High blood pressure at the doctor's office could signal heart risk

Does your blood pressure spike at the doctor's office, then drop when you leave?

Emory internist Dr. Sharon Bergquist says it happens all the time.

A patient comes into her clinic, sits down to get their blood pressure checks, and it's too high.

"Some people just don't like going to the doctor," Dr. Bergquistsays. "Some people rush to get to their appointment. Some people have trouble parking, hit traffic. For a whole host of reasons, when they arrive at the doctor's office, it seems to be consistently high. Yet, when they check it outside the doctor's office, they get normal readings."

Anxiety could be part of the problem. But, a recent study published in the Annals of Internal Medicine found people whose blood pressure spikes at the doctor's office are more than twice as likely to die from a heart attack or another cardiac event down the road.

Researchers at the University of Pennsylvania Perlman School of Medicine found, if those same people were treated with medication to lower their blood pressure, they had no increased risk for heart disease, when compared with people whose blood pressure was normal.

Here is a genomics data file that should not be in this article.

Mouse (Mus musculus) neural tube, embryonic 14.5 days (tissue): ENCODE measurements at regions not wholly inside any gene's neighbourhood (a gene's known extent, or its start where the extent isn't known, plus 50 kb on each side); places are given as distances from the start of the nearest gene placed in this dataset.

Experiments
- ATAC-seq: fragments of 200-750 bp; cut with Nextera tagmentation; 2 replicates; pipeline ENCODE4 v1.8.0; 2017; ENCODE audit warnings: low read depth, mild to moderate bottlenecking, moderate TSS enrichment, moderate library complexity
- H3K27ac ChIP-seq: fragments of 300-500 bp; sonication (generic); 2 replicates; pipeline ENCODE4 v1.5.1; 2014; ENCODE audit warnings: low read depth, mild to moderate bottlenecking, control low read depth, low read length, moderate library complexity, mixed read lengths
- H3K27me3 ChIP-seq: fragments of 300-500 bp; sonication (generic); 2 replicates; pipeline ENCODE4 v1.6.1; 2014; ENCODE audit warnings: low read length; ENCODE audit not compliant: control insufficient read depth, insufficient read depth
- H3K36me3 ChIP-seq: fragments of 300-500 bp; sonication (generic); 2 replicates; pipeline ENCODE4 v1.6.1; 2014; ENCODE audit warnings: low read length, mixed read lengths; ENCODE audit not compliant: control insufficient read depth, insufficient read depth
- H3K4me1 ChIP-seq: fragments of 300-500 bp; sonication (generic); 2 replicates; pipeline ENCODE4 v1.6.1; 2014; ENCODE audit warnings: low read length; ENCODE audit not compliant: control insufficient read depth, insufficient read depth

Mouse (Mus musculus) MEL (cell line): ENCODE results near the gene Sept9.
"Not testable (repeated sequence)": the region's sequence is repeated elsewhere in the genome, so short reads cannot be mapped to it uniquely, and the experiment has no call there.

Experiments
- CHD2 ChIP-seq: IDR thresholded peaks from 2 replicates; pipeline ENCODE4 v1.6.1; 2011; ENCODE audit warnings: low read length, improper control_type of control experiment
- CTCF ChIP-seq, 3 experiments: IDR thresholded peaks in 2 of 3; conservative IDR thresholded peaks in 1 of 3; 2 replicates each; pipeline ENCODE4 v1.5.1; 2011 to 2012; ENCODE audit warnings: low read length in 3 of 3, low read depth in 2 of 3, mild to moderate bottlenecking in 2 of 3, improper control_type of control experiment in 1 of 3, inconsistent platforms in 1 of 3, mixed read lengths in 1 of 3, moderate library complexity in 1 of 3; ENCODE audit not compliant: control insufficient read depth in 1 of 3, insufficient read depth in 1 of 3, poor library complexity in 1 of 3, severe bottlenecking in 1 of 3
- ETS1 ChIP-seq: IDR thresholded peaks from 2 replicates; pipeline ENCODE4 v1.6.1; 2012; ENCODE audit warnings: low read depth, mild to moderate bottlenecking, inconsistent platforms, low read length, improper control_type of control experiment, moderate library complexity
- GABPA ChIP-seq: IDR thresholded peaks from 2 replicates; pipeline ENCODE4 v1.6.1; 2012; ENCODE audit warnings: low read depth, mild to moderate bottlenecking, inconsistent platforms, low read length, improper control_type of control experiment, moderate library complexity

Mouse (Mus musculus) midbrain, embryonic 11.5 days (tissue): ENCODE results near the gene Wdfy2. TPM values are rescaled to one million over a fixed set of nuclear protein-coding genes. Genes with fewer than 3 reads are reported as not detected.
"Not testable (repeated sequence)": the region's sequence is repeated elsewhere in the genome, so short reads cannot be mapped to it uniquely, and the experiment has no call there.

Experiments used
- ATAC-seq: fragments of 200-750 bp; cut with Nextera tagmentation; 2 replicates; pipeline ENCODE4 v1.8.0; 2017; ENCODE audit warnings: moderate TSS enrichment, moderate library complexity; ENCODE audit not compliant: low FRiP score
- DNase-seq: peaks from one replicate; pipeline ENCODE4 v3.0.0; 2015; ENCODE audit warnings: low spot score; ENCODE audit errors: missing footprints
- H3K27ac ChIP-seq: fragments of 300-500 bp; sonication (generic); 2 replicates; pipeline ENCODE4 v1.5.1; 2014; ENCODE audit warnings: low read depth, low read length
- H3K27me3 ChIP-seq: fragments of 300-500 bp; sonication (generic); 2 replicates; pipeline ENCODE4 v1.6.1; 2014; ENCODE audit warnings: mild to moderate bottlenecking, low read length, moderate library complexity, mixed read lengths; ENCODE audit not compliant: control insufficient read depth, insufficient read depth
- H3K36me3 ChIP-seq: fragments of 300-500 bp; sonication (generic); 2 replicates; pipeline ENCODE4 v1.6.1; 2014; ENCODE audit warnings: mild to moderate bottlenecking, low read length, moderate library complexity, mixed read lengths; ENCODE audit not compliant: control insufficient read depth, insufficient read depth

Dr. Bergquist says the findings are a wakeup call.

"Typically, when we see white coat hypertension, we pay attention to it," she says. "We may ask a patient to start monitoring their blood pressure outside the office. This study shows we should definitely be doing that, and we're probably not doing that enough."

If your blood pressure is above normal, typically above 130/80, at the doctor's office, Dr. Bergquist says talk to your physician about it.

You may need to start checking your blood pressure at home or wear a 24-hour monitor.

Most people with high blood pressure, don't have noticeable symptoms.

"And that we need to be paying attention to high blood pressure in a more general way, outside the office, in the morning, at home, at work, not just in at the doctor's office," Bergquist says.